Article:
Who would have guessed that a lost Hartnell six-parter from the guy who brought us The Ice Warriors would be dull? Doctor Who: The Dark Planet, like so many Lost Stories, is a worthy and laudable attempt to recreate a story we never got on screen, but Matt Fitton’s adaption of Brian Hayles’s storyline doesn’t have enough meat on its bones to justify its three-hour running time, unlike previous six-part Lost Stories (such as Farewell, Great Macedon or The Masters of Luxor).
The Dark Planet is replete with amazing visuals. One might initially balk that some of them would be beyond the technical capacity of the time, but on the other hand, this was the production team that thought they could pull off The Web Planet. Regardless of whether or not 1960s technology could have actually produced them, the images that Fitton’s narration conjures up of light and darkness, crystals and shadows, cities and rockets are fantastic to behold — even aside from the recasting difficulties, this shows how useful narration is to The Lost Stories, as doing this as a conventional, un-narrated audio drama would have robbed The Dark Planet of the visual component it would have had on screen. There are a lot of great ideas here, including the setting of the story and the genesis of its alien races. (I did have to sigh at a cheeky reference to Remembrance of the Daleks; that kind of thing is fine in a Companion Chronicle, but it throws me right out of a Lost Story.)
In the CD notes, Fitton opines that he wanted to create a historical tragedy in an SF setting, a sort of The Aztecs or Farewell, Great Macedon in space. This is a noble idea, and nicely atypical for the Hartnell era, but The Dark Planet stops short of being able to pull it off. The problem is that the Shadows and the Light, though interesting conceptually, are neither sufficiently alien nor well-developed as characters. By the first, I mean that though they are vastly different to life as the TARDIS crew knows it, they still pretty much act like people on the whole. And as for the second complaint, they don’t just act like people, but stock people — there’s no twinkle in script or performance to make you like these people, the way that you understand and empathise with Autloc’s dilemma in The Aztecs or how John Ringham charms as Tlotoxl. Without a connection to its characters, a tragedy is largely meaningless, and The Dark Planet fails to hit home.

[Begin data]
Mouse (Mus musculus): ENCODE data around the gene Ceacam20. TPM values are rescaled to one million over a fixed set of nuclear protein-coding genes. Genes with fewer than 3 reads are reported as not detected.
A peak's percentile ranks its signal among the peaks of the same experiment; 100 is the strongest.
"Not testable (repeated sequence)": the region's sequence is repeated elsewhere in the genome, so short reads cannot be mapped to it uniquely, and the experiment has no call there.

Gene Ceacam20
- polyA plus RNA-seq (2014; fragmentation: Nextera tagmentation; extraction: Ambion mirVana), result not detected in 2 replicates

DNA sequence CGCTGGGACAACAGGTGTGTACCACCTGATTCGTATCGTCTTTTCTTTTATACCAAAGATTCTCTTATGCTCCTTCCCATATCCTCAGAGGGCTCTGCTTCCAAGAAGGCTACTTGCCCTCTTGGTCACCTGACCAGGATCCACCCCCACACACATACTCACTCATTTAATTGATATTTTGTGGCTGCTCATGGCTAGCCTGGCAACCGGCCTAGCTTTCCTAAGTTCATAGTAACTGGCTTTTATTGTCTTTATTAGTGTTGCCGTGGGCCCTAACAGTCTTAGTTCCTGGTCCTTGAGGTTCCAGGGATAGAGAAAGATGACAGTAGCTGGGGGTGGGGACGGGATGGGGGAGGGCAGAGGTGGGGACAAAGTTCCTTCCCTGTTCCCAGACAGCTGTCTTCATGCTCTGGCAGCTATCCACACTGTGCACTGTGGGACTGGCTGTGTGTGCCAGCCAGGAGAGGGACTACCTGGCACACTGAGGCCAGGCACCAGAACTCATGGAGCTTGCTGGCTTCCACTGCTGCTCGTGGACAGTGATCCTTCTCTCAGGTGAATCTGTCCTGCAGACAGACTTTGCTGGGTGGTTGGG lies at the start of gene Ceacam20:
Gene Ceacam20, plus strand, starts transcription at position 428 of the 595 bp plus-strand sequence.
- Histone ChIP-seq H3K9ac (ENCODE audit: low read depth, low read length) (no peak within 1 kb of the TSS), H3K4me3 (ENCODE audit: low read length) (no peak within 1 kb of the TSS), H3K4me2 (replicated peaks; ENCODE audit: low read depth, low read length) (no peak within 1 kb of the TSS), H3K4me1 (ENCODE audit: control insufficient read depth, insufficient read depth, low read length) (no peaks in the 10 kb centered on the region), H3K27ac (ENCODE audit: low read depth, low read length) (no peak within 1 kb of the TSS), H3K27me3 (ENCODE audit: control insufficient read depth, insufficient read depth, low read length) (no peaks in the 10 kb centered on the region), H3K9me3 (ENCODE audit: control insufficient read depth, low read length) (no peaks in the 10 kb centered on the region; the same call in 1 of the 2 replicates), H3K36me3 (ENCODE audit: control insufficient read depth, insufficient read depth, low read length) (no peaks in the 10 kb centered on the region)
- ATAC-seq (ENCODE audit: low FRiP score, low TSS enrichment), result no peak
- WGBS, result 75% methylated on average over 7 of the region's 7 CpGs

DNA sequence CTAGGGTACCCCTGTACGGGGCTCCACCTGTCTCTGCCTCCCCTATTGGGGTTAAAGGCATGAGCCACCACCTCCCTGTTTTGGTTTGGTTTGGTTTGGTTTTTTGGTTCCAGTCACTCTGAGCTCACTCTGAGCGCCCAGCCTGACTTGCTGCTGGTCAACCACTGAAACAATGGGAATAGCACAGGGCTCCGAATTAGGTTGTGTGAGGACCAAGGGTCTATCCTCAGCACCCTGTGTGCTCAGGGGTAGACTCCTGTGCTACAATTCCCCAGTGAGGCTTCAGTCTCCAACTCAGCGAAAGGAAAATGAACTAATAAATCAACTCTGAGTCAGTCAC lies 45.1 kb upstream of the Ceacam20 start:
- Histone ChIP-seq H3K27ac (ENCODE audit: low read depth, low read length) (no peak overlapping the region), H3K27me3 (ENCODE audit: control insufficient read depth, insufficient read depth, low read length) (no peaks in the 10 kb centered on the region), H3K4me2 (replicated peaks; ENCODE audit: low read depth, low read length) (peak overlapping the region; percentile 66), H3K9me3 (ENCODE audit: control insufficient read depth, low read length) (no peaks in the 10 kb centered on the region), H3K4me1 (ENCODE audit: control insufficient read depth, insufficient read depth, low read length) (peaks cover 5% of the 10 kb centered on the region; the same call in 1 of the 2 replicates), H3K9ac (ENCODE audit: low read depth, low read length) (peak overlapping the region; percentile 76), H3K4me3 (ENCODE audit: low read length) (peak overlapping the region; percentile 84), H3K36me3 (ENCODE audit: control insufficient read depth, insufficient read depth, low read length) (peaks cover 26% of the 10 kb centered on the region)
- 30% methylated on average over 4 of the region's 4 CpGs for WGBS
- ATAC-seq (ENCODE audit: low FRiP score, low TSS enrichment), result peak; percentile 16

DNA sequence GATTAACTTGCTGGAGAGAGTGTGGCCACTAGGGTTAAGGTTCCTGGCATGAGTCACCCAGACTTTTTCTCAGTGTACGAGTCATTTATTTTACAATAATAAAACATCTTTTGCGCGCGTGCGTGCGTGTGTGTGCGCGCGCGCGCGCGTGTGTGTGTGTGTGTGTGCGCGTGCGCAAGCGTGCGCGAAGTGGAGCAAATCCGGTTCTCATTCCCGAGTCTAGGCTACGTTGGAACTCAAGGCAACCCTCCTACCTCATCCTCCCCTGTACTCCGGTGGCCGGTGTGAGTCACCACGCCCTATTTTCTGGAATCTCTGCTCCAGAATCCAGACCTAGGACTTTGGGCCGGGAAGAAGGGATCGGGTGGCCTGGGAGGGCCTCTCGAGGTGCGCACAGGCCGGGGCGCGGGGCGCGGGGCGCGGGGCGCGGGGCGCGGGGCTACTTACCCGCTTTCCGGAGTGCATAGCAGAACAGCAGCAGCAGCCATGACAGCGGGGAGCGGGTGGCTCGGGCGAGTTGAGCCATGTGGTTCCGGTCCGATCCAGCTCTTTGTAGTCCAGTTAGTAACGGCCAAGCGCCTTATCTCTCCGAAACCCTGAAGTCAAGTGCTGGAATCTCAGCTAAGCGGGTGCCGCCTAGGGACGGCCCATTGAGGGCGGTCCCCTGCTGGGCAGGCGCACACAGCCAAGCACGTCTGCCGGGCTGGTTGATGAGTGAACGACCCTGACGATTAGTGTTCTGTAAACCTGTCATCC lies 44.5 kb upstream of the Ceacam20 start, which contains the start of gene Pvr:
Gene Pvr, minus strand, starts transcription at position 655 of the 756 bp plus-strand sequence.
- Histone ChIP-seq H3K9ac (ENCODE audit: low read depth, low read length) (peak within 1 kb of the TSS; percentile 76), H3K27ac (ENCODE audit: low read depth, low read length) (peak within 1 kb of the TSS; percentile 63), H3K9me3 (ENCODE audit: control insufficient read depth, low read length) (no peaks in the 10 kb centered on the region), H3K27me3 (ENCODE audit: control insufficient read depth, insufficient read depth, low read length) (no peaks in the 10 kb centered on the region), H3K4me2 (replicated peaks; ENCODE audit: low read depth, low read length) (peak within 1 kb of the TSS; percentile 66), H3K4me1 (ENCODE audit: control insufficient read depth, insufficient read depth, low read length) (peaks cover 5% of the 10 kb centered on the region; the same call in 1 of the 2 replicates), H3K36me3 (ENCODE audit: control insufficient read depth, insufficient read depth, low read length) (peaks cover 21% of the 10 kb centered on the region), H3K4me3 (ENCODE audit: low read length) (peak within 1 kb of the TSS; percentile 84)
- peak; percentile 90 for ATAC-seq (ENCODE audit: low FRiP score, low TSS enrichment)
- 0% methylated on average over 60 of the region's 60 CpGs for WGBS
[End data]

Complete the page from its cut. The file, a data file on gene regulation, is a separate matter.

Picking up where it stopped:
What does hit is, as always, William Russell’s performance. Both in narration and dialogue, the man is flawless. The scenes where the Doctor grew angry were particularly strong, and it’s a shame Hartnell could not perform them himself, but Russell always evokes him well enough. (One does wish there were a couple more instances of “Ian said” or “the Doctor said” in the narration; his Hartnell imitation is good, but not that good.) This is my first time encountering Maureen O’Brien as Vicki in a Big Finish story; though she sounds older, of course, she brings with her no less enthusiasm than during the Hartnell era itself. Toby Hrycek-Robinson does a fabulous job with the sound design of the surreal environments The Dark Planet enters into; I especially loved the musical cues he designed.
From a conceptual standpoint, it’s hard to fault The Dark Planet — everyone involved has great ideas and is trying their best. But there’s just not enough here to sustain three hours of engagement. A worthy attempt, but maybe this one should have stayed in the vaults.
(Here’s the opposite of my usual complaint: no CD Extras? I’m always really fascinated by the adaptation process, and surely there was room for a few words from David Richardson and Matt Fitton about how this was expanded from a mere storyline. It’s a story I knew nothing about before it being selected for The Lost Stories, and it would’ve been nice to learn more than the scant detail in the booklet.)
The Dark Planet (by Brian Hayles, Matt Fitton; starring William Russell, Maureen O’Brien) was released by Big Finish Productions in September 2013.